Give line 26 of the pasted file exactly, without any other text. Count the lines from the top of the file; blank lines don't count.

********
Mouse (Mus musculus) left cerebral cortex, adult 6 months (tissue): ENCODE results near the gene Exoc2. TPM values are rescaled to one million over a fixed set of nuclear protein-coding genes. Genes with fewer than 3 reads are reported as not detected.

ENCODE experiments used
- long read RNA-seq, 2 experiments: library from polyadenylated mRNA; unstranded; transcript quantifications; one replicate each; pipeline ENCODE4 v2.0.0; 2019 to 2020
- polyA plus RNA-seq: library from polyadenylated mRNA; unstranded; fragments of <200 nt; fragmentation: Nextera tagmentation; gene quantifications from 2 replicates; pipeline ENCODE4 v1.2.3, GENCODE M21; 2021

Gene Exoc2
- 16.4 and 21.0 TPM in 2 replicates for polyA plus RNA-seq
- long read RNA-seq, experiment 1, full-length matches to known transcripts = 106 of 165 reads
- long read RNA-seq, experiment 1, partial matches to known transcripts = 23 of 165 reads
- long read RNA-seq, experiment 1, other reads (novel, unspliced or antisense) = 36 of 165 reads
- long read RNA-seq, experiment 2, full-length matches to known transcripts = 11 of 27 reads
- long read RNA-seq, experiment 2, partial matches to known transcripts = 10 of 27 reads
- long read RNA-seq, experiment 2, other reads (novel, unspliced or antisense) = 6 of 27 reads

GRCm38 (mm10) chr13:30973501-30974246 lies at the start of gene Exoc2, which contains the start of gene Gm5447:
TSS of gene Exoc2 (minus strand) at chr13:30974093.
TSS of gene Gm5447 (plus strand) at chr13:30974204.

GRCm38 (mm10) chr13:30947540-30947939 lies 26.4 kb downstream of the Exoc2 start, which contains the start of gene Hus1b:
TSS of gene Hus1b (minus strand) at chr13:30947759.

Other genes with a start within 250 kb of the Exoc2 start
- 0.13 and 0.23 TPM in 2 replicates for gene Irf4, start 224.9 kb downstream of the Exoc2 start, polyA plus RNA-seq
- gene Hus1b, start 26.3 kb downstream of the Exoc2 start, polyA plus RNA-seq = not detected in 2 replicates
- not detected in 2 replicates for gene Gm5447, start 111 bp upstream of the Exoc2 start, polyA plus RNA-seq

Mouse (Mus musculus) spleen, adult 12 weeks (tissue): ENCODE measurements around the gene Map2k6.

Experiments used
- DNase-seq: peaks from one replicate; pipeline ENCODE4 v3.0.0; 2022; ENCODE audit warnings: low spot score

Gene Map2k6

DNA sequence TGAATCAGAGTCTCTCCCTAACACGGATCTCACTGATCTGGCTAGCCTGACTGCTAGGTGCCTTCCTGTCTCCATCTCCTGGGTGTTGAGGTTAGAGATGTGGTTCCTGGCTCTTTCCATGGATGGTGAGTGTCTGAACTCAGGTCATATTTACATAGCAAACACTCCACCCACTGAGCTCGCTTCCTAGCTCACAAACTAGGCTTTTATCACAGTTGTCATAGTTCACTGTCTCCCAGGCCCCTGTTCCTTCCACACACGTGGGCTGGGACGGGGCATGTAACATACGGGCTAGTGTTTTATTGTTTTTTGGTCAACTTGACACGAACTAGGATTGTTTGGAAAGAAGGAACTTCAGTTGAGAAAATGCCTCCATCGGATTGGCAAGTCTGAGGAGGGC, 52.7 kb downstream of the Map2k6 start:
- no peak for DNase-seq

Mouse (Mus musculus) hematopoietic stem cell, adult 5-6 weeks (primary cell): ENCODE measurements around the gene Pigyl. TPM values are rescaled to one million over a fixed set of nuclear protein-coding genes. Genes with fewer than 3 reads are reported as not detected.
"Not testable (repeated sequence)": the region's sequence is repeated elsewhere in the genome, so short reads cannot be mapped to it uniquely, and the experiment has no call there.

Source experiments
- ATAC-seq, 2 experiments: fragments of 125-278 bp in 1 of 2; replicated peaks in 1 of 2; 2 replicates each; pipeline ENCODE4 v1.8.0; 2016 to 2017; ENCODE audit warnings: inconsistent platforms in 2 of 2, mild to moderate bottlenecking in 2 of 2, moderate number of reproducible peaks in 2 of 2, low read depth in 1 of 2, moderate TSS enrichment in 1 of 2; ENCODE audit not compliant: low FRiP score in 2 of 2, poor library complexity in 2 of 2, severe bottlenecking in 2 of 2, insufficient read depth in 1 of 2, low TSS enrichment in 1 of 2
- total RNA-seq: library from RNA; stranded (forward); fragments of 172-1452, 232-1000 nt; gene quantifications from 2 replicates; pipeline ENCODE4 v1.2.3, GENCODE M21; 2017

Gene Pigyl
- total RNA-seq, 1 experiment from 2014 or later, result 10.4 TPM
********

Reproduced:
DNA sequence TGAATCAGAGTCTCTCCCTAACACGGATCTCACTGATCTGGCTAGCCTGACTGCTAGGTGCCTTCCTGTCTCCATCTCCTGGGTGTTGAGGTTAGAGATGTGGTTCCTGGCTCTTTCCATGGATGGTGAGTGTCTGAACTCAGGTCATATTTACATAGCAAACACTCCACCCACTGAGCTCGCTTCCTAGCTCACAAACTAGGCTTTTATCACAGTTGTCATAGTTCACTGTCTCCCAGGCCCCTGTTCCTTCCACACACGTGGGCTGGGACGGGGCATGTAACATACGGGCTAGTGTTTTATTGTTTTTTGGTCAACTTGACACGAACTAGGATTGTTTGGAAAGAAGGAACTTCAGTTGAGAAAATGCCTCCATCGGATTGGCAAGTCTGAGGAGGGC, 52.7 kb downstream of the Map2k6 start: